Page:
Endangered Species: A Documentary and Reference Guide. By Edward P. Weber. Documentary and Reference Guides. Santa Barbara, CA: Greenwood, 2016. 370 pages. Acid free $108 (ISBN 978-1-4408-3656-5). E-book available (978-1-4408-3657-2), call for pricing.

This volume details the important items in the development of the concept of endangered species, from John Locke to the current problems of the twenty-first century. Excerpts from more than fifty different significant documents appear, in roughly chronological order. The scope covers more than just endangered animals and plants, with related discussions on such items as water rights, utilitarianism, outdoor recreation, and climate change. Each chapter consists of the relevant sections of an essential document in the development of endangered species policy. Quotations from essays, actual congressional bills, speeches to Congress, executive orders and Supreme Court cases are among the featured items. Not all are easy to understand, especially the court cases, with their many case references. Each quoted item is followed by a one-page analysis explaining why the selection is considered noteworthy, as well as a brief list of further reading. Occasional “Did You Know” sidebars, briefly summarizing a particular problem that pertains to the subject of the chapter, provide clarifying information and/or examples. A small number of unindexed black and white illustrations seem to have been added as an afterthought, almost at random.

The first part examines early American ideas about conservation and wildlife extermination, up to approximately 1900, with the last selection covering Theodore Roosevelt and the conservation movement. The next discusses species protection from 1916 to 1970, with sections on Rachel Carson’s Silent Spring, and the Wilderness Act of 1964. The third section, covering 1970–81, describes aturning point in the way endangered species were treated, this section highlights many cases, such as the protection of marine mammals, and the Clean Water Act. The following chapter provides selected “flashpoints” since 1981, such as spotted owls, gray wolves, and old growth forests.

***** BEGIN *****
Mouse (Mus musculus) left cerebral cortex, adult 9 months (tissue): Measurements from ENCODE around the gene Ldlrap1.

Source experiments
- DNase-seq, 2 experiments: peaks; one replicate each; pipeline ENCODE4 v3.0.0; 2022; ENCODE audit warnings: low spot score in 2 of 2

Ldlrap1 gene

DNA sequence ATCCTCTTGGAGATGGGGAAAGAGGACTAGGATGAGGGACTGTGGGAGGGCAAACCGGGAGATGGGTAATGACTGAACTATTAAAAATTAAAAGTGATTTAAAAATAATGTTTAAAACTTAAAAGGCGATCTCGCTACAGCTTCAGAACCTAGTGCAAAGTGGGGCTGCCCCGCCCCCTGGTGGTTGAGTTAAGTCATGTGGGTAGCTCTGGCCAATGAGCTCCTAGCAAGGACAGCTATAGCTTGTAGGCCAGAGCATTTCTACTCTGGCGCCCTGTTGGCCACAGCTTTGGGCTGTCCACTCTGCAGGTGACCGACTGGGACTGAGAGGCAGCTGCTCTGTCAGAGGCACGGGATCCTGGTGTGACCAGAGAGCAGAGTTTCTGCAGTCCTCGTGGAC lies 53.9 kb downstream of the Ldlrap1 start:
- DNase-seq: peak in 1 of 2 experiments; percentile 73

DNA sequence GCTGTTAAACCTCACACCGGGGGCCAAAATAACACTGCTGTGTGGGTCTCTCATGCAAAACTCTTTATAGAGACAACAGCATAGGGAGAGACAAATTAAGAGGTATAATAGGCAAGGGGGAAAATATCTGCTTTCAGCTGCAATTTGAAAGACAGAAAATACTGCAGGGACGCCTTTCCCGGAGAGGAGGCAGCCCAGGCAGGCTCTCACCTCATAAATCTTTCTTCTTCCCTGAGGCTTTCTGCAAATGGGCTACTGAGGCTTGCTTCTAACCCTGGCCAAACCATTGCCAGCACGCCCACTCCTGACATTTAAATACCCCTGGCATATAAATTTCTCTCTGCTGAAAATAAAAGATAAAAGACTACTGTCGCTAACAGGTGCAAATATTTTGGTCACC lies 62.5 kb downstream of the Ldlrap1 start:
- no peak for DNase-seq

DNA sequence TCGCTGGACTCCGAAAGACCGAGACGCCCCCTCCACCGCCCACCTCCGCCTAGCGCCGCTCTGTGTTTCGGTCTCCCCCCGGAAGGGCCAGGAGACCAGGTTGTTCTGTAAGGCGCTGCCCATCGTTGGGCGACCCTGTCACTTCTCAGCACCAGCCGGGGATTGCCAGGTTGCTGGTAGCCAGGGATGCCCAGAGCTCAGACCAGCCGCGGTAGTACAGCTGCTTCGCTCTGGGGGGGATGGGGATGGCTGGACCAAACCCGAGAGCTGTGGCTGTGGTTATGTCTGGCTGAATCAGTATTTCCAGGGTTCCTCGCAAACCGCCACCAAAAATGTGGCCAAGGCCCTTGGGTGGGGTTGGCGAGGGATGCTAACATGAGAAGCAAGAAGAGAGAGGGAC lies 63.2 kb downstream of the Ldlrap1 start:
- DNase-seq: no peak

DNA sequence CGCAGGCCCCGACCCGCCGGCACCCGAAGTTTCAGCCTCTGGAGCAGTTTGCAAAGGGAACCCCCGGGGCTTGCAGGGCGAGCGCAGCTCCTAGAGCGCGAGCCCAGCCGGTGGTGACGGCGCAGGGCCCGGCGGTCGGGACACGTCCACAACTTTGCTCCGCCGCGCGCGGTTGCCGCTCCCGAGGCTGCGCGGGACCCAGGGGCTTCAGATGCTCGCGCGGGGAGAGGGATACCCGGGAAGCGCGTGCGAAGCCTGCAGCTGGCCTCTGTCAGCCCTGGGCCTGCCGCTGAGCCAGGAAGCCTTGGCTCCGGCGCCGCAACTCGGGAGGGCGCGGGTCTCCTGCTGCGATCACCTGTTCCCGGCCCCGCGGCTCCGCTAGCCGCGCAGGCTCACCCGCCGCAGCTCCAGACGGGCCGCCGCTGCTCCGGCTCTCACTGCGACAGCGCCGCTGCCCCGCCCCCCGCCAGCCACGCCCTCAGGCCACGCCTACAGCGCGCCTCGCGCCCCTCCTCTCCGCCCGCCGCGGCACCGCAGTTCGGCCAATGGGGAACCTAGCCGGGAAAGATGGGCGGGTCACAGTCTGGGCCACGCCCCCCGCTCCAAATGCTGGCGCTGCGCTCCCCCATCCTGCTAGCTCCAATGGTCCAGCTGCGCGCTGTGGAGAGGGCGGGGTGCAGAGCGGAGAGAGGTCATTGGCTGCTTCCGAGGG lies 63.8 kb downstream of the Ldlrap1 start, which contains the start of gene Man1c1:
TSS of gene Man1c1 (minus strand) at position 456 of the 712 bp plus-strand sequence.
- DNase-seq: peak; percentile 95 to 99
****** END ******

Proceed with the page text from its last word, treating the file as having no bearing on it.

The last two parts cover important international documents that address species lost around the world, and then new laws and problems of the current century. A comprehensive bibliography and index provide ease of use, as well as a reader’s guide to related documents and sidebars. The introductory essay gives a comprehensive overview of the problem.

A badly chosen cover illustration misleads, as 90 percent of the book discusses American responses to endangered species, while the cover depicts African elephant tusks in Zambia, which subject appeared only in a short sidebar.

Recommended for undergraduate college libraries, suitable for high school libraries also but the high price may be a deterrent.—Marion S. Muskiewicz, Science Librarian Emerita, University of Massachusetts Lowell

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